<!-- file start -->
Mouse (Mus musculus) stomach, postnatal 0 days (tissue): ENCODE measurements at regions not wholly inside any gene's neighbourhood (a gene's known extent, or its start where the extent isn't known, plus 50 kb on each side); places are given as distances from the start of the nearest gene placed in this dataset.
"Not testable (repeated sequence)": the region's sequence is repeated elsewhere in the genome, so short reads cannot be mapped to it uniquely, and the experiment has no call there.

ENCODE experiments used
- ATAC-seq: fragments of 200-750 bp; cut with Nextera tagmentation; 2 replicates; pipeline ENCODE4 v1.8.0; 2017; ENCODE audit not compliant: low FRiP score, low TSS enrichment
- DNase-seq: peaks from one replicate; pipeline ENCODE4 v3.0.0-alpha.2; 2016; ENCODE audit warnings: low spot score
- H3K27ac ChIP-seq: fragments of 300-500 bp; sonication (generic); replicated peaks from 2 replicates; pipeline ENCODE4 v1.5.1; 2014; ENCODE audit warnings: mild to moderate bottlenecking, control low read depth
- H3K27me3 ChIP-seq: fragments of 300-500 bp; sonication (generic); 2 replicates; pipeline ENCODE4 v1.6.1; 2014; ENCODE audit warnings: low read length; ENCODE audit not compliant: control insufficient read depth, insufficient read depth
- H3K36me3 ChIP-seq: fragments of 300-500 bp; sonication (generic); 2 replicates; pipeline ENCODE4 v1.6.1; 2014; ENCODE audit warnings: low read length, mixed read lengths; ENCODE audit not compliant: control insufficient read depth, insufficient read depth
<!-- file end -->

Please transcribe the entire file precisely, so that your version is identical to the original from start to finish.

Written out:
Mouse (Mus musculus) stomach, postnatal 0 days (tissue): ENCODE measurements at regions not wholly inside any gene's neighbourhood (a gene's known extent, or its start where the extent isn't known, plus 50 kb on each side); places are given as distances from the start of the nearest gene placed in this dataset.
"Not testable (repeated sequence)": the region's sequence is repeated elsewhere in the genome, so short reads cannot be mapped to it uniquely, and the experiment has no call there.

ENCODE experiments used
- ATAC-seq: fragments of 200-750 bp; cut with Nextera tagmentation; 2 replicates; pipeline ENCODE4 v1.8.0; 2017; ENCODE audit not compliant: low FRiP score, low TSS enrichment
- DNase-seq: peaks from one replicate; pipeline ENCODE4 v3.0.0-alpha.2; 2016; ENCODE audit warnings: low spot score
- H3K27ac ChIP-seq: fragments of 300-500 bp; sonication (generic); replicated peaks from 2 replicates; pipeline ENCODE4 v1.5.1; 2014; ENCODE audit warnings: mild to moderate bottlenecking, control low read depth
- H3K27me3 ChIP-seq: fragments of 300-500 bp; sonication (generic); 2 replicates; pipeline ENCODE4 v1.6.1; 2014; ENCODE audit warnings: low read length; ENCODE audit not compliant: control insufficient read depth, insufficient read depth
- H3K36me3 ChIP-seq: fragments of 300-500 bp; sonication (generic); 2 replicates; pipeline ENCODE4 v1.6.1; 2014; ENCODE audit warnings: low read length, mixed read lengths; ENCODE audit not compliant: control insufficient read depth, insufficient read depth